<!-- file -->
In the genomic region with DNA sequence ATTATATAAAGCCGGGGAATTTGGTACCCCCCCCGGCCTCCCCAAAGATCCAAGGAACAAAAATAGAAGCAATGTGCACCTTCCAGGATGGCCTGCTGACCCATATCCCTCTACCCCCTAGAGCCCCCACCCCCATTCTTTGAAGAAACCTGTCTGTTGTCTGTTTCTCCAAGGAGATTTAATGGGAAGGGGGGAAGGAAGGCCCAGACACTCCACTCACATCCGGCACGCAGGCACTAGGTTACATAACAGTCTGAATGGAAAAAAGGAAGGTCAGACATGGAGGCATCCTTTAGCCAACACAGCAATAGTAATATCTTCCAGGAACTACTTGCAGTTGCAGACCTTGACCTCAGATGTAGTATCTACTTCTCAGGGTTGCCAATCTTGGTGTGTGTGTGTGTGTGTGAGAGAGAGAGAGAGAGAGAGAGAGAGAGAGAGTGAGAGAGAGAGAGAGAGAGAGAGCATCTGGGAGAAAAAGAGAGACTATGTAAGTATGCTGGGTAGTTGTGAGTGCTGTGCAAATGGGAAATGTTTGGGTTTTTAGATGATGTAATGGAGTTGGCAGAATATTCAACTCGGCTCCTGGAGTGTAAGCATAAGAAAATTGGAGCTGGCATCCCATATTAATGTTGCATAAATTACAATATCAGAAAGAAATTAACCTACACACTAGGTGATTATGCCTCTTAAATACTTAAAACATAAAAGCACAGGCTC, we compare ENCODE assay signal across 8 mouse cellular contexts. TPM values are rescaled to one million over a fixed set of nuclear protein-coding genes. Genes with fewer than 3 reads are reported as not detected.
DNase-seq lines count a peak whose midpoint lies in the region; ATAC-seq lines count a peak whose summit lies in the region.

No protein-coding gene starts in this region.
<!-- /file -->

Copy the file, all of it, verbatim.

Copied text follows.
In the genomic region with DNA sequence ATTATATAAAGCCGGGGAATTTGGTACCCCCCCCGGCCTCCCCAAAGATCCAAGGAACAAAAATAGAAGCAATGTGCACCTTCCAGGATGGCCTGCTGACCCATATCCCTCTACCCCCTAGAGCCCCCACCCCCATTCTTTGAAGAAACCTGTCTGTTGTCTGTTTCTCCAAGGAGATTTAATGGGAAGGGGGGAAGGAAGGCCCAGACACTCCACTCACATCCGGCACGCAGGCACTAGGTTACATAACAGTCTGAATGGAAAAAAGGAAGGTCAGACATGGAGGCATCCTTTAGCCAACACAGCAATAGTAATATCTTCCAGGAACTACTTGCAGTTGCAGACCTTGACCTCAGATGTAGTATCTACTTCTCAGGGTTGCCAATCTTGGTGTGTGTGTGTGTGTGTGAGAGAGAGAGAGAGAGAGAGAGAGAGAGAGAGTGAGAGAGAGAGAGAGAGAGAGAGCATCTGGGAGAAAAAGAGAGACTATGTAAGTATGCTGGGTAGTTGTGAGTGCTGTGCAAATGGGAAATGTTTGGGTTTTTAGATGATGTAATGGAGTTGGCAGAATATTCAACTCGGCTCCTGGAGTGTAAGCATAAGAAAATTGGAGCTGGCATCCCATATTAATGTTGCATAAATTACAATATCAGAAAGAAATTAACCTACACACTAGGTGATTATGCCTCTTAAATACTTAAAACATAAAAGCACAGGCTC, we compare ENCODE assay signal across 8 mouse cellular contexts. TPM values are rescaled to one million over a fixed set of nuclear protein-coding genes. Genes with fewer than 3 reads are reported as not detected.
DNase-seq lines count a peak whose midpoint lies in the region; ATAC-seq lines count a peak whose summit lies in the region.

No protein-coding gene starts in this region.